Leveraging Remote Sensing, Land Surface Modeling and Ground-based Observations ... Variables within Heterogeneous Agricultural Landscapes
Hydrology and Remote Sensing Laboratory
2013 Annual Report
1a. Objectives (from AD-416):
Objective 1: Develop and verify new observational tools (both remote sensing- and ground observation-based) and scaling techniques for characterizing water balance components, from plot (~10 m) to regional scales (~100 km). Objective 2: Develop remote sensing and modeling approaches for monitoring the magnitude of agricultural drought and its subsequent impact on agricultural crop condition and yield. Objective 3: Develop remote sensing and modeling approaches for characterizing the multi-scale impacts of conservation practices on water quality variables.
1b. Approach (from AD-416):
Ground measurements, remote sensing observations, and modeling each provide a partial description of hydrologic variables required at different spatial scales for agricultural applications. This project seeks to integrate these various sources of information into true multi-scale assessments and leverage their mutual strengths.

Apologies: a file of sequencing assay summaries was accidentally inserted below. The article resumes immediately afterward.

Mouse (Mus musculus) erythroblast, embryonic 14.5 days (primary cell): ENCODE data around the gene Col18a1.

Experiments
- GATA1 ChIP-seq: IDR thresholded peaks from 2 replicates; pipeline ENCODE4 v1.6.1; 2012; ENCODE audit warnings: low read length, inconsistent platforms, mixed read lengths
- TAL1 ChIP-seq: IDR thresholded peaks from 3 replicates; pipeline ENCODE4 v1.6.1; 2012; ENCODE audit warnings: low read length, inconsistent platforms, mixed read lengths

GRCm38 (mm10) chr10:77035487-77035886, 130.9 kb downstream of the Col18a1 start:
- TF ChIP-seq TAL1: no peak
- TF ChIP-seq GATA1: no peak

3. Progress Report:
First year progress was dominated by data collection/processing activities and the development of suitable evaluation strategies for benchmarking anticipated future improvements in remote sensing, modeling and data assimilation approaches. Examples include the completion of an extensive validation exercise for satellite-based surface energy flux estimates and a detailed examination of ground-based instrumentation required for the validation of satellite-based surface soil moisture retrievals. In addition, new verification techniques were developed for evaluating remote sensing retrievals over data-poor areas lacking extensive ground instrumentation. These milestones represent important prerequisites for follow-on activities aimed at improving our ability to track the storage and flux of water through agricultural landscapes.
Agricultural drought monitoring is another key component of the project. In particular, there is an emphasis on the development of improved drought-monitoring approaches which integrate visible, near-infrared, thermal, and microwave remote-sensing resources. Such integrative research requires the acquisition and processing of multiple (large-scale) satellite- and ground-based data sets. To address this need, a number of important data acquisition and processing tasks were completed over the past year. Once in place, these data sets will allow us to look for better ways to integrate disparate remote sensing products into a unified drought product.